Hartz, J. Hoika, H. Saggau, C. Schirren, B. In: Aner, E. Willroth, K. Stoltenberg and L. Graphic design by H. Hammon and G. Kameros, kuriose buvo laidojami mirusieji, orientuotos jau skersai ilgojo pilkapio sampilo. Some more hoards may have been found, though. As most of the hoards were found before the Second World War, and the circumstances are rather ambiguous, the number of hoards is not clear either.

Some of the finds might have come from deteriorated burials, or artificially arranged collections of finds, rather than true hoards, due to which the number of hoards indicated by archaeological publications differs. The circumstances of the discovery of this hoard are even more obscure than in the case of the other hoards. Some scholars even doubt if it is a true hoard, as they suggest rather different dates for some of the finds LAB Puzinas is even more categorical.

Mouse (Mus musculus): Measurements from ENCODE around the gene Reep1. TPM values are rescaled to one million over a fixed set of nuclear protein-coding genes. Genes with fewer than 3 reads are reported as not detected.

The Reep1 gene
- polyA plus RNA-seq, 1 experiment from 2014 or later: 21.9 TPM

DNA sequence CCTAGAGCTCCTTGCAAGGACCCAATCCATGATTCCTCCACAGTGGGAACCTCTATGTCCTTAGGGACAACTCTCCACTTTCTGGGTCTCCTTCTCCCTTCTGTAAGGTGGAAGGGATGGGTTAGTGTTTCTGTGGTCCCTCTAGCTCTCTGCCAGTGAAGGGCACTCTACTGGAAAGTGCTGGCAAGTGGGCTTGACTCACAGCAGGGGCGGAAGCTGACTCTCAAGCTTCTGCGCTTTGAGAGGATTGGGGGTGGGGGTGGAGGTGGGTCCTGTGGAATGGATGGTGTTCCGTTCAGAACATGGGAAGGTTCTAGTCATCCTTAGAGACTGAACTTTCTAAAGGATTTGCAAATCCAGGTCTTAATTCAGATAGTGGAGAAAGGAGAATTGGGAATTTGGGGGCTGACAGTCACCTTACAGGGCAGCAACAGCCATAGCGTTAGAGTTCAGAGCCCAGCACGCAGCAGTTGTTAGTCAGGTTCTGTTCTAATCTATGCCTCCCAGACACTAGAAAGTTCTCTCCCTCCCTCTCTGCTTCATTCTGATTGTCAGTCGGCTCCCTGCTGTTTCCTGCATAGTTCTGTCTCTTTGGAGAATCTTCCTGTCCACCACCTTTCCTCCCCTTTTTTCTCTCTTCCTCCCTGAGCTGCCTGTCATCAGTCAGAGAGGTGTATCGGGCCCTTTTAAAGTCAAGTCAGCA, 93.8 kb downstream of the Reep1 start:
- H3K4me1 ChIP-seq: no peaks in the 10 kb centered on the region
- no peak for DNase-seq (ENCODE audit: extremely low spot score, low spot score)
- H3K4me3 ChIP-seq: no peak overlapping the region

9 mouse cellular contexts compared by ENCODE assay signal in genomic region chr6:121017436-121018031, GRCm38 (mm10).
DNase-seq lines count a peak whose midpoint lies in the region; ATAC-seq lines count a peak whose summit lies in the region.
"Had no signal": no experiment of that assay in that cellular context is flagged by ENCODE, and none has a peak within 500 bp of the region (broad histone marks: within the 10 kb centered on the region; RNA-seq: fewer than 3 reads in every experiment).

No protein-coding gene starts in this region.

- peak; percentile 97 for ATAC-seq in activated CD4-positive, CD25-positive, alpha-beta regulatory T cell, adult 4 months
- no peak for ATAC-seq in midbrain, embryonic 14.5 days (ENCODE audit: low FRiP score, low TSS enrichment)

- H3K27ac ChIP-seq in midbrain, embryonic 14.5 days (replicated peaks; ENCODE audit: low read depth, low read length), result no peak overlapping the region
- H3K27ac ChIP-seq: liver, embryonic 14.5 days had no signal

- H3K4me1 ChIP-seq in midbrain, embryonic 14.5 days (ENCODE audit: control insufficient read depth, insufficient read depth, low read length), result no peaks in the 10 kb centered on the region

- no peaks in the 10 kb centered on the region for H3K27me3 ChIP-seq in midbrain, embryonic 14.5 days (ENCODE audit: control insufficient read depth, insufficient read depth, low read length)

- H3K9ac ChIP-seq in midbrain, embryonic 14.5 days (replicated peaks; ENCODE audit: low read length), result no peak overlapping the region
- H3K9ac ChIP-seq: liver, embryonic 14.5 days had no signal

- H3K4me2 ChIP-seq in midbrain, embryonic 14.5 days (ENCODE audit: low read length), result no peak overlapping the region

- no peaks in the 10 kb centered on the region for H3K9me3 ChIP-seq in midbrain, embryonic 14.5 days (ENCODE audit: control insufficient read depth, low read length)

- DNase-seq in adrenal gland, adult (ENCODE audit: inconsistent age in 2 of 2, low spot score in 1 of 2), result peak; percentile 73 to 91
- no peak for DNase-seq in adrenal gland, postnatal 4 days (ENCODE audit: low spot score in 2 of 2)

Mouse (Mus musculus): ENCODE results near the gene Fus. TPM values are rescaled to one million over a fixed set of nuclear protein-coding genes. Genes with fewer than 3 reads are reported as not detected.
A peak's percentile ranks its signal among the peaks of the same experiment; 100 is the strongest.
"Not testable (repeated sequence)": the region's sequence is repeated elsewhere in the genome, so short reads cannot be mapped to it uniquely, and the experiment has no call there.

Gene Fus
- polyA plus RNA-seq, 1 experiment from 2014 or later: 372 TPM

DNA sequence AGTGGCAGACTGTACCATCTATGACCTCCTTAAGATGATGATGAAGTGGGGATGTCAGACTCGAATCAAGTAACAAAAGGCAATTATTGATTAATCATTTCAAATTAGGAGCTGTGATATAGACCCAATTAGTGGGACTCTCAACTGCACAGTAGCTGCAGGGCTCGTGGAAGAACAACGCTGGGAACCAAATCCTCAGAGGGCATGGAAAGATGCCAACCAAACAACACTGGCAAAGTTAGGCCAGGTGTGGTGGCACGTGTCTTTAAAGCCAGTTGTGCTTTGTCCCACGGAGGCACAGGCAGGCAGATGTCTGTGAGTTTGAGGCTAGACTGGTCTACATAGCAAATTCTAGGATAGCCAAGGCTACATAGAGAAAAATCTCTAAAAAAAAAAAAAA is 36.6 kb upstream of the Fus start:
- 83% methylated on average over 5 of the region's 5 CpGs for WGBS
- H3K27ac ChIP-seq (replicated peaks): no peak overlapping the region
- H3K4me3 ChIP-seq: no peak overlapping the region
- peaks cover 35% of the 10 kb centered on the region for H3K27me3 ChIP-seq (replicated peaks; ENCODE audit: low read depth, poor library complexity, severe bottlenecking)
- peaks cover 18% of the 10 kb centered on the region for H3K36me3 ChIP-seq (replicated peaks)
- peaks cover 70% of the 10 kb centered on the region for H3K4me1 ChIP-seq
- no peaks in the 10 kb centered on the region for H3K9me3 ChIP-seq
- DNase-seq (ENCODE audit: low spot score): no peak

He says that probably we are dealing with individual finds, and not a hoard Puzinas If this is a hoard, the important thing is to know how it turned up in northern Lithuania. The present article reviews a number of problems related to this hoard. Review of investigations The earliest known reference to this hoard can be found in Carl von Schmith s Necrolituanica, written in Drawings of finds from the hoard are presented on page 22, Fig.

This means that the hoard was found before , but we know almost nothing about the circumstances. It is most likely that the locality of Konstantinovo had already disappeared before the Second World War. Usually, they include a description of the composition of the hoard, its chronology and the place of storage.

A short description of the hoard, accompanied by a photograph of the finds, was published by Ebert. He also discusses the dating of finds in the hoard. He attributes the hoard to period IV, and claims that it comes from one single pot Nerman Ebert also claims that the hoard was found at Konstantinovo, Kr. The lower part of the socket displays five horizontal rollers. One roller stretches from the top of the socket to the beginning of the blade.